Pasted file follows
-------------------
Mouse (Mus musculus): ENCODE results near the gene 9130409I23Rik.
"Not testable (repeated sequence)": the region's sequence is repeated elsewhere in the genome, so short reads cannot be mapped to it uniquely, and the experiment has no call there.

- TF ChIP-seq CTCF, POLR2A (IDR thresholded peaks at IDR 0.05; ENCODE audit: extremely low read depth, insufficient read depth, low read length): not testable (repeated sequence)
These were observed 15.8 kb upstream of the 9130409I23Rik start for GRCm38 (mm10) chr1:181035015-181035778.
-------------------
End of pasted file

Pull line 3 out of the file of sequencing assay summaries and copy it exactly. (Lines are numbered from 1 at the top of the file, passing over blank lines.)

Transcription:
- TF ChIP-seq CTCF, POLR2A (IDR thresholded peaks at IDR 0.05; ENCODE audit: extremely low read depth, insufficient read depth, low read length): not testable (repeated sequence)